In Chapter 10 of Core Confidence we talk about facing our fears, and the most common one for many of us is the fear of failure. Intellectually, we all know failure at some point is a given; the trick is to learn to cope with its inevitability otherwise it becomes a roadblock to pursuing and achieving our goals.
Responses to failure
Unpacking our relationship with failure and understanding our response to it gives us an insight into our mindset and resilience. Do we typically play it safe or small? Or do we have the confidence to speak up and be more visible? The good news, both can be changed and strengthened!
There are two general responses to failure:
- Pull back and raise the red flag.
- Lean in and take the learning opportunities.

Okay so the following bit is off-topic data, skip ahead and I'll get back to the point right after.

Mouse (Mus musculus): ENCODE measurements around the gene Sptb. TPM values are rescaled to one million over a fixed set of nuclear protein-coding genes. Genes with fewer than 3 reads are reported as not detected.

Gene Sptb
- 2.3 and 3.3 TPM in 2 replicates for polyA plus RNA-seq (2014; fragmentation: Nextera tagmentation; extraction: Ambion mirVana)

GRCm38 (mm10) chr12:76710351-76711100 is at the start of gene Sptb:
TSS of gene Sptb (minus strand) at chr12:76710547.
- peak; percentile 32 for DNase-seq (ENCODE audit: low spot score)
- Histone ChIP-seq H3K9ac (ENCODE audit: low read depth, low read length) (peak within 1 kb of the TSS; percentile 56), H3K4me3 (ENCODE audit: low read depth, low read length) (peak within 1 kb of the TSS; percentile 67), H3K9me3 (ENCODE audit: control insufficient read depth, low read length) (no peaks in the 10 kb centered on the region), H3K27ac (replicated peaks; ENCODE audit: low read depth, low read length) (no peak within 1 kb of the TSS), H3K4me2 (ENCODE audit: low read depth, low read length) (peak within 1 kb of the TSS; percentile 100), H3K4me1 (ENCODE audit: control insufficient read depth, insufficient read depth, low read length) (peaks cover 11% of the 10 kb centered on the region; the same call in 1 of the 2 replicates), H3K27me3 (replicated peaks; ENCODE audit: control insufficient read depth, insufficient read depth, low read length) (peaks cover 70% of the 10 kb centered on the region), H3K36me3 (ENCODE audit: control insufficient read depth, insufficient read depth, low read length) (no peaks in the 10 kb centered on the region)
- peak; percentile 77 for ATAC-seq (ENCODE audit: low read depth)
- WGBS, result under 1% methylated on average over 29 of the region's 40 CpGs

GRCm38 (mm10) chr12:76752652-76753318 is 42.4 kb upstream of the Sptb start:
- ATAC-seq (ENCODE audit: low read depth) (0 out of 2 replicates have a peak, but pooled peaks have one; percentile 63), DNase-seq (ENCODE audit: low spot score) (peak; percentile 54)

The importance of your mindset
American psychologist Carol Dweck distinguishes between two mindsets – fixed and growth. With a fixed mindset, failure is seen as a measure of the self, a personal shortcoming. Those with a fixed mindset will often react as number one above.
Conversely, a growth mindset understands that while failure can be painful, it doesn’t define us. In fact, failure is something to be faced, dealt with, and learned from, often revealing other pathways and approaches to challenges that arise.
In her work, Dweck discusses the benefits of moving out of our comfort zone to build a growth mindset through continuous improvement. If we’re not trying, we’re not failing and if we’re not failing, we’re not learning.
Applying this idea that failing is the quickest way to success fosters the courage to fail. Getting it out of the way and to the other side makes the learning curve faster and as Zig Ziglar said, “FEAR has two meanings – Forget Everything And Run or Face Everything And Rise”.
Overcoming your fear of failure
Reframing your fear of failure will determine your response to it. Because what is failure when there is so much to be gained from making mistakes, trying again and learning lessons from each of our experiences?